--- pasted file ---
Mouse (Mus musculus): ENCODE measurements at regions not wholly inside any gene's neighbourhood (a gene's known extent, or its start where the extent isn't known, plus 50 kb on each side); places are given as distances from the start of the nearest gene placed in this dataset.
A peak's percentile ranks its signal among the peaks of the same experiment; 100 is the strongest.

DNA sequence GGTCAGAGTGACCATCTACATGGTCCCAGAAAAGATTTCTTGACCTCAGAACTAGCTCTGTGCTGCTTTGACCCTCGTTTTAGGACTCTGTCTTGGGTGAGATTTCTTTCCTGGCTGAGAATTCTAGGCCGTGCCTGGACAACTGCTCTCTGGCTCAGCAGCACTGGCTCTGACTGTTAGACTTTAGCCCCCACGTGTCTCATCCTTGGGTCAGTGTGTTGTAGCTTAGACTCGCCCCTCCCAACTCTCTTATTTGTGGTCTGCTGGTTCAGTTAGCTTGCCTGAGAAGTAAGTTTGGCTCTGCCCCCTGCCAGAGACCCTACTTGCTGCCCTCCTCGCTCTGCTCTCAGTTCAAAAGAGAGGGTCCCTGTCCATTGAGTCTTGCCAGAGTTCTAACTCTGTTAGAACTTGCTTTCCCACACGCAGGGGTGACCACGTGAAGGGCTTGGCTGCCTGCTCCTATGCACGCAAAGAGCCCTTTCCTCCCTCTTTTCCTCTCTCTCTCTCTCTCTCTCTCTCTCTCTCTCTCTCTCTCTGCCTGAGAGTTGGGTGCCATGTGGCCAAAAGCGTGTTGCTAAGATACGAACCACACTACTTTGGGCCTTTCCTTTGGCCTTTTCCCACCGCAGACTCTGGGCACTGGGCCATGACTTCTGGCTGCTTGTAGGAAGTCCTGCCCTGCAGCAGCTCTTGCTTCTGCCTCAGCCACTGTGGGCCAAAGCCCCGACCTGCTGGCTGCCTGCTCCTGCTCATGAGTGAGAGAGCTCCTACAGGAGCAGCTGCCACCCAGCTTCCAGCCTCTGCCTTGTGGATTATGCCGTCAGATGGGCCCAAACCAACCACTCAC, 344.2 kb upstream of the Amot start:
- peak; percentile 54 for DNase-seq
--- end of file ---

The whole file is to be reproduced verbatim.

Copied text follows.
Mouse (Mus musculus): ENCODE measurements at regions not wholly inside any gene's neighbourhood (a gene's known extent, or its start where the extent isn't known, plus 50 kb on each side); places are given as distances from the start of the nearest gene placed in this dataset.
A peak's percentile ranks its signal among the peaks of the same experiment; 100 is the strongest.

DNA sequence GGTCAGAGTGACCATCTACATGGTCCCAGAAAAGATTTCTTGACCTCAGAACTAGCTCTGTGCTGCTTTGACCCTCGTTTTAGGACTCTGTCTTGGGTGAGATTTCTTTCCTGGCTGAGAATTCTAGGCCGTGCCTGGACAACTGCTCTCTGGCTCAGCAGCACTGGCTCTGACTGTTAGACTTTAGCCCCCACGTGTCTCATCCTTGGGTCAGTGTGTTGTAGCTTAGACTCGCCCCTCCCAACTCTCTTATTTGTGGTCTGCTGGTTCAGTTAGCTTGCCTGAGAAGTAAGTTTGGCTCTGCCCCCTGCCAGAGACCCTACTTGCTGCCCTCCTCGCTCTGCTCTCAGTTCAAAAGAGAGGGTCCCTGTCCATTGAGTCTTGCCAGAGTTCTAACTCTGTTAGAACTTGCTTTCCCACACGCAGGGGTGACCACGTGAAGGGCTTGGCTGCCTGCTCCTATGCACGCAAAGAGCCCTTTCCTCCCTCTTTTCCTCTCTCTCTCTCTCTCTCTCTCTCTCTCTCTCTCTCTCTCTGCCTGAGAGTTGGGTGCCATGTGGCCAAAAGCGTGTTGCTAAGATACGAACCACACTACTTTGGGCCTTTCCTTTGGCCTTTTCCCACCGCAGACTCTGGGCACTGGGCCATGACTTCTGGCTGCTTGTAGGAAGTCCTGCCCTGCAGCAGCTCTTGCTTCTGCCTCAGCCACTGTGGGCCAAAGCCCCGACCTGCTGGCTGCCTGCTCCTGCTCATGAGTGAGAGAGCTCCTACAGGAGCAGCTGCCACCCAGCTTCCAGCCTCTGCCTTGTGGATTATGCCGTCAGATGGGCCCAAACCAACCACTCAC, 344.2 kb upstream of the Amot start:
- peak; percentile 54 for DNase-seq